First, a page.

Minister: We need law to tackle air pollution
THE Environment Minister has called for new laws on pollution and said that the current ‘dysfunctional set-up in government’ means it is not possible to set meaningful air-quality standards.
Speaking to the JEP following the establishment of an Ultra Low Emissions Zone in London this week, Deputy Young said that Jersey has done the research but has failed to put in place the powers to create its own emissions standards.
‘At the moment, I think we have a dysfunctional set-up in government, in terms of the Environment Minister’s roles and the relevant laws,’ he said. ‘We can do the monitoring and we can do the reports but there isn’t the power to do what the UK has done [in creating London’s ULEZ] and set air-quality standards. That would need a new law.’
However, the Infrastructure Minister, Deputy Kevin Lewis, said that, while he agrees Jersey suffers from traffic congestion and pollution, a congestion charge or a pollution charge similar to London’s ULEZ ‘would not be suitable for the Island’.
‘We are trying to alleviate both the problems of congestion and pollution,’ he said. ‘What I would like to do is increase the amount of electric vehicles in Jersey to reduce pollution and get rid of the old polluting vehicles.
‘We are now signed up to the Vienna Convention, so we do now have periodic vehicle inspections, which will get a lot of the polluting vehicles off the road.’
But Deputy Young believes that to really tackle the issue of polluting vehicles, Jersey needs to make its own legislation.
‘In the UK and the EU, they have set standards for people to meet, and targets to improve, and that has been going on for a very long time,’ he said. ‘There have been numerous EU directives on it, but we do not have that power in Jersey.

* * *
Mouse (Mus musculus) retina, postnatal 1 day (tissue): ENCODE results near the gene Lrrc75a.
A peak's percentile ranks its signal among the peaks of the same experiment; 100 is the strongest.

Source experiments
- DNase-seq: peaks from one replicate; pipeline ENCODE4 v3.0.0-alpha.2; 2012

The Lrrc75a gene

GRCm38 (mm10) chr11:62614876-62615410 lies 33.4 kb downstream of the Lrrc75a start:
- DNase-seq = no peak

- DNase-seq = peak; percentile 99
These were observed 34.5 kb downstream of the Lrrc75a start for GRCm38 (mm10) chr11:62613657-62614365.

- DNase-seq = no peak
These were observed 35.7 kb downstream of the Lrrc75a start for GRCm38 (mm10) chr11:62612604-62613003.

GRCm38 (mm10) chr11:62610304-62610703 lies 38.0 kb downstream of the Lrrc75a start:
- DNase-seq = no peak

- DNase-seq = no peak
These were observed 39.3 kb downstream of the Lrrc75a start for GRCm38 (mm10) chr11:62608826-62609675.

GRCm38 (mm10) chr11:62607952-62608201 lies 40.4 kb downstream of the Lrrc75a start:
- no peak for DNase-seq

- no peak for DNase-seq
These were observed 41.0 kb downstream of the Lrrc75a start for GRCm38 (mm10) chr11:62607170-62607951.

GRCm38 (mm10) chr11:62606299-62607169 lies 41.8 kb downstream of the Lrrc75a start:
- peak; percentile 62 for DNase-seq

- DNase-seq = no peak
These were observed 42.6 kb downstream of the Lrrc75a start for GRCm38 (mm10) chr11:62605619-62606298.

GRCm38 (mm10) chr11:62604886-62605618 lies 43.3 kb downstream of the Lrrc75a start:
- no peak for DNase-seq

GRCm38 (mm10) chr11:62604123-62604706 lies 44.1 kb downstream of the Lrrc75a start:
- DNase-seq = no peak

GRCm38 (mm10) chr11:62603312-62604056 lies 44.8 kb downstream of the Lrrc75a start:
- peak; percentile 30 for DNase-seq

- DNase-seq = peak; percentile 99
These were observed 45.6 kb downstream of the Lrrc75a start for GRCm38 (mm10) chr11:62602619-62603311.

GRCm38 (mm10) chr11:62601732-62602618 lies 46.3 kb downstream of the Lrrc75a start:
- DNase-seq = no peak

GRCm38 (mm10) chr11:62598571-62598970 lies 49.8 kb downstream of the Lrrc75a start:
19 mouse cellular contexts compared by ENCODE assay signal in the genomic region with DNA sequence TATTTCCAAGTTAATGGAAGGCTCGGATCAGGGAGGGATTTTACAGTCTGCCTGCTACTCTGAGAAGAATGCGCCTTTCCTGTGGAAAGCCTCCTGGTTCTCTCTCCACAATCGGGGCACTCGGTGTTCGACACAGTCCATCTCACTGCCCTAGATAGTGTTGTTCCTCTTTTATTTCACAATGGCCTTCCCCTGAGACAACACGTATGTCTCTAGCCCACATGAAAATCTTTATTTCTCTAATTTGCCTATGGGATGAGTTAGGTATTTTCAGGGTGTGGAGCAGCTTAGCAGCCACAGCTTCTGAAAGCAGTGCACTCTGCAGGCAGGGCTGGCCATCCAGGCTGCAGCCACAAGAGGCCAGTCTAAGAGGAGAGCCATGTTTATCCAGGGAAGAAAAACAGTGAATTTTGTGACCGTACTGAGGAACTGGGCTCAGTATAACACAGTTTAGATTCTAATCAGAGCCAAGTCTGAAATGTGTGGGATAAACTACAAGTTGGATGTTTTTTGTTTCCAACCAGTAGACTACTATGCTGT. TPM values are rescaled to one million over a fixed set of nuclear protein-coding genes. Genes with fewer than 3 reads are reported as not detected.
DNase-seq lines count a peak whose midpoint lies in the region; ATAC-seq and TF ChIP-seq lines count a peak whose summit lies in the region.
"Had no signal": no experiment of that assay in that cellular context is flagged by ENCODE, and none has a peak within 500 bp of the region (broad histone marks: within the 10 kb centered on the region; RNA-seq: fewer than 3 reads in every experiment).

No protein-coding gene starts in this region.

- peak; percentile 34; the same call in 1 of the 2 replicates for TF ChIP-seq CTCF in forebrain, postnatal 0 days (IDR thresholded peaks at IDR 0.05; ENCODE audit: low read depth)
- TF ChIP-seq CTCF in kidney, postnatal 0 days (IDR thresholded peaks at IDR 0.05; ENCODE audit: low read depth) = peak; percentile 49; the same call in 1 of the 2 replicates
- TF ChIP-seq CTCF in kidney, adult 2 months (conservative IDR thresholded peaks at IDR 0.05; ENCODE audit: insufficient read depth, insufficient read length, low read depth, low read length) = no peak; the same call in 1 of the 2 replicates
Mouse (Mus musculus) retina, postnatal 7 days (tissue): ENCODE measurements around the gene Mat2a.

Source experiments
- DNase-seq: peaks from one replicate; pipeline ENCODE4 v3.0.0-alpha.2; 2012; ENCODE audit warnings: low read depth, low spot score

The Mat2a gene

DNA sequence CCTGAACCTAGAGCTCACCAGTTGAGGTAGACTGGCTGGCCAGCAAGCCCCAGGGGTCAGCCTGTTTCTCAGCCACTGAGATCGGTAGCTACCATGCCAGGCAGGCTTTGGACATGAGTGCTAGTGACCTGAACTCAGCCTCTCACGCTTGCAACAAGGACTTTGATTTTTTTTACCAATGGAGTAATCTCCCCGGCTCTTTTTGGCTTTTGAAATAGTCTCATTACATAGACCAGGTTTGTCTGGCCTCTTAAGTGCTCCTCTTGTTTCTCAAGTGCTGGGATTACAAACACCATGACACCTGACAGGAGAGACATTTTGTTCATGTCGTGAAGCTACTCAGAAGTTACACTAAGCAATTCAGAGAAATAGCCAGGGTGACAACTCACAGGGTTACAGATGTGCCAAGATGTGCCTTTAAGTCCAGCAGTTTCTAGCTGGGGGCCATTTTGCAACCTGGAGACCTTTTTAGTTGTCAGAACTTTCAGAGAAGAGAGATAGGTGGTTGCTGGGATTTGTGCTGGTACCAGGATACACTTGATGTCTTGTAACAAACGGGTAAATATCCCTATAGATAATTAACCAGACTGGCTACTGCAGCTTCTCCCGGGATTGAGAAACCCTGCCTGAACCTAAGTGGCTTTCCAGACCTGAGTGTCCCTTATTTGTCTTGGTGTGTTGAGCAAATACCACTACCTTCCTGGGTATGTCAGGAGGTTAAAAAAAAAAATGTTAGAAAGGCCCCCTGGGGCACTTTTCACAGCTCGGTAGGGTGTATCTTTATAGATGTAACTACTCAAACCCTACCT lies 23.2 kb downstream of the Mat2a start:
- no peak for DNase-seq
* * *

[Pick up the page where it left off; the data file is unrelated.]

‘I would like to see a strengthening of legal powers that would allow us to deal with pollution generally – not just air pollution but also other forms of pollution. In other words, an overall framework providing the legal power to set those standards.
‘I think that is important because then we would have the tools to reflect EU and UK standards as they come.’
This difference in ministerial views comes at a time when St Helier Deputy Rob Ward has tabled a proposition for debate at the end of the month, arguing that the States should become carbon-neutral by 2030 in order to combat ‘a climate emergency likely to have profound effects in Jersey’.
Deputy Ward said that climate considerations needed to become an ‘integral part’ of local politicians’ thinking when debating and setting future policies.
‘This proposition would change the focus of Jersey’s government and the Assembly, and include the issue of climate change onto the agenda of the Council of Ministers and into the process of producing the government plan,’ he said. ‘This will then mean that climate change impact is an integral feature of policy-making.’